Its not apparent from the get go, but there is a lot of nuance and depth to the characters of both Aquaman/Arthur Curry and Mera. They are both trying to make a new life for themselves and while the going isn’t easy by any means, they are quiet content with each other’s company. Aquaman is very much like Superman in that he is always there to do the right thing, even if no one wants his help. Its just what he does. Mera forms a great team alongside him and while the focus is almost always on her lover, she does get to shine, as happens in #6 when a grocery store manager misbehaves with her, leading to a lot of confusion with the police, and ends with her saving a girl’s life. Both of them are trying to bury a lot of grief from their past and Johns exposes it all bit by bit, never giving the reader too much to handle.
All of this dovetails well into the second arc, which explores Aquaman’s past as someone new to his abilities and his history as a member of the informal team of humans and superhumans, known as The Others. It is a past that he kept hidden from Mera and Johns does a great job of explaining why. This arc is one of the best arcs in the entire New 52 relaunch, being almost as good as Snyder’s second arc for Batman, if not better! In his more troubled years, Aquaman went around the world with his friends, trying to discover the lost Atlantean relics and keep them safe from anyone who would use them for harm. But he made enemies along the way, one of whom is Black Manta, a man with a long, long history with Aquaman by the current timeline ongoing in the series. After several years of no activity, Black Manta is back and he is hunting down each and everyone of The Others, and taking from them the Atlantean relics that Aquaman gave in to their safekeeping, the first one being Kahina the Seer, an Iranian character who we see little of, but are instantly drawn into her tragic death at Black Manta’s hand.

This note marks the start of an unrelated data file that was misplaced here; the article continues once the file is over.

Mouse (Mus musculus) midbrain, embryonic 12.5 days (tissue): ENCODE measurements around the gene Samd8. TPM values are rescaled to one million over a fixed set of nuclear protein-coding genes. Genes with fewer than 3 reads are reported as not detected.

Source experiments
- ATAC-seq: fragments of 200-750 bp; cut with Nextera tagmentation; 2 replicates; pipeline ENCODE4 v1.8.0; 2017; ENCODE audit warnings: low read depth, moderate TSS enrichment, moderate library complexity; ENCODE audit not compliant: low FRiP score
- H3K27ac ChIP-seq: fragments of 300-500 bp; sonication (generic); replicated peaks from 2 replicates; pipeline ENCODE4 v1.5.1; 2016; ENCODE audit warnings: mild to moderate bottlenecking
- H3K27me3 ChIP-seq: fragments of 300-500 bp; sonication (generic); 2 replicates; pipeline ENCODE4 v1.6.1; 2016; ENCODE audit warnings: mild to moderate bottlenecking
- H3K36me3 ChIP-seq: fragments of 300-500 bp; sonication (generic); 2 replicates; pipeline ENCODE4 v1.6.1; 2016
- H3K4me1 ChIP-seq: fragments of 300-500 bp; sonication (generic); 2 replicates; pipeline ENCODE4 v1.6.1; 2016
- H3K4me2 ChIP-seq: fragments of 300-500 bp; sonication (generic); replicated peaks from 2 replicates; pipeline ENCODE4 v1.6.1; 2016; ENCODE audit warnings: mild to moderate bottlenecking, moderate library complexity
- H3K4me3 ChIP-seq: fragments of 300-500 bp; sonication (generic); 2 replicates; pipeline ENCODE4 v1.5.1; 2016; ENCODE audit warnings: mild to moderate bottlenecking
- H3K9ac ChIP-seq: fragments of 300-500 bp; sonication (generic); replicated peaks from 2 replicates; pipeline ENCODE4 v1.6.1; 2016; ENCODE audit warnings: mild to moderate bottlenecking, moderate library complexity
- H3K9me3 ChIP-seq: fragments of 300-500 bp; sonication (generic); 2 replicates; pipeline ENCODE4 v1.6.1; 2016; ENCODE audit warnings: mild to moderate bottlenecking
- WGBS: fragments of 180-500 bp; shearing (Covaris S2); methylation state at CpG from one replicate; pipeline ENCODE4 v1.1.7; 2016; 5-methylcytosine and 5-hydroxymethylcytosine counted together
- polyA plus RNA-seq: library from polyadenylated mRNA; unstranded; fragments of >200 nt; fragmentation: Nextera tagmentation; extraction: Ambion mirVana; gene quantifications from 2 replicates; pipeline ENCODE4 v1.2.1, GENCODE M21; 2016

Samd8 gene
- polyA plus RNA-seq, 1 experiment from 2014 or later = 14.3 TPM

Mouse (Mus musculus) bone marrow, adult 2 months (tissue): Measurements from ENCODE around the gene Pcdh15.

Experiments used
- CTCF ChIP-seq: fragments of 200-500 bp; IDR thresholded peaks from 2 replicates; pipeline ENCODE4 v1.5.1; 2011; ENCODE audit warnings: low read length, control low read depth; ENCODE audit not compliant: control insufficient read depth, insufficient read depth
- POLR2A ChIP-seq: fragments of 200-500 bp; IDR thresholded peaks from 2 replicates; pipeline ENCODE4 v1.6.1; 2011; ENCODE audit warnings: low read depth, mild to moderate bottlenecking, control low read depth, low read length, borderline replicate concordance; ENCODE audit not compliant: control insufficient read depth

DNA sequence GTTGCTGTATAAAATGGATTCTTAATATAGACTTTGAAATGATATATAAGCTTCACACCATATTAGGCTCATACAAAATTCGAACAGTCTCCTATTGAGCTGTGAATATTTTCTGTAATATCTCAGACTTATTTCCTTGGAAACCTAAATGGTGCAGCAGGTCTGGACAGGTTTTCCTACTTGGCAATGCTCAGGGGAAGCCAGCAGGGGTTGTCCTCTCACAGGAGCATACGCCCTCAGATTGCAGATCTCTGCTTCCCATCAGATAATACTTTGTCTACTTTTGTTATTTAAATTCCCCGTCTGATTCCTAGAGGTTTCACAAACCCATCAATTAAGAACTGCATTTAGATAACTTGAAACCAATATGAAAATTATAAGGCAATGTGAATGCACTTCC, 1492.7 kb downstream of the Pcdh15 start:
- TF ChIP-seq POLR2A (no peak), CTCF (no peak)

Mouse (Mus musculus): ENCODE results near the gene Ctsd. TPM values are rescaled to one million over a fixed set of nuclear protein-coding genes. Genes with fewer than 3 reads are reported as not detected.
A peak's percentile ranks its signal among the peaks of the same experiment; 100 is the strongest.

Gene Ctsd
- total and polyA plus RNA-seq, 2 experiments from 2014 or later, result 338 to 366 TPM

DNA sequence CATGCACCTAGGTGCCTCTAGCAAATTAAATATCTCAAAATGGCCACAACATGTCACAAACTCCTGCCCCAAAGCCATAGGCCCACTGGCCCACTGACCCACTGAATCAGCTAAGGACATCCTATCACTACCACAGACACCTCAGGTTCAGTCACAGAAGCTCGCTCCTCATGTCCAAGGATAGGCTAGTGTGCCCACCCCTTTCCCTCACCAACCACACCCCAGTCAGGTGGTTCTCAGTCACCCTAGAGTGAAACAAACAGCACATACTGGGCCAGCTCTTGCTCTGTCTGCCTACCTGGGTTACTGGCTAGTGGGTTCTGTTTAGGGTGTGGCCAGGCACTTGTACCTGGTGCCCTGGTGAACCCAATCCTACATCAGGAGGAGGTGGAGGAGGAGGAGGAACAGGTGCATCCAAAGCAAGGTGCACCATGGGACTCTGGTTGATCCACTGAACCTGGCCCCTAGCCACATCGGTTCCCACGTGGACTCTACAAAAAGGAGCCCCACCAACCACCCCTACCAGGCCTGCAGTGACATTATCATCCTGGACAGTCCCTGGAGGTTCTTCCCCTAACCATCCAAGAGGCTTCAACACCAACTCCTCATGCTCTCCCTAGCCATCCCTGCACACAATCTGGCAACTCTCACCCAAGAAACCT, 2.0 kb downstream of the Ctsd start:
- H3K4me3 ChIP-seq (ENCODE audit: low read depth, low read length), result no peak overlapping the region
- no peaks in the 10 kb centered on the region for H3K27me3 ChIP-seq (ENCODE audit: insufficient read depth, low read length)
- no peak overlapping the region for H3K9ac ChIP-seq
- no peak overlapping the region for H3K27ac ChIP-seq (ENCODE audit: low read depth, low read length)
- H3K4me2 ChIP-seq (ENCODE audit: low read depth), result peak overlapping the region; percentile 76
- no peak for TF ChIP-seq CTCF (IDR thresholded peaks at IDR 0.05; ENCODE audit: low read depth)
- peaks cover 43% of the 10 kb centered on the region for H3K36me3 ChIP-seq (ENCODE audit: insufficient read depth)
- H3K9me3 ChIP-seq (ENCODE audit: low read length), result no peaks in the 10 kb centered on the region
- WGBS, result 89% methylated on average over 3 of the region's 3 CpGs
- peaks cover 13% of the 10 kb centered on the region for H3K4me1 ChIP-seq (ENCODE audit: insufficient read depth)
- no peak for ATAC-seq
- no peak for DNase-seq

The reason that this arc works so perfectly is because it handles Aquaman as a man with a conflicted personality. He is always trying to balance his wilder impulses with his more noble acts, and this arc shows us the why of it. Johns really gets into the characters and shows what made Aquaman the man he is today. His motivations are all there, plain for the reader to see, and its not all black-and-white as you might expect. Dr. Stephen Shin, an old friend of the Curry’s who ultimately revealed Arthur’s secret to the world just so he could get scientific recognition, is a much more prominent character in this arc and alongwith Mera, a great window to Aquaman’s past. They are both trying to atone for their mistakes, mistakes that have been harmful to Arthur in one way or another. It offers another perspective to him as a realistic character that the reader can get right alongside and cheer on through to a brutal, violent, bloody conclusion. Lots of revelations are to be had, both about Aquaman’s past, and Atlantis’, including hints as to what sunk the greatest and most idyllic nation on Earth.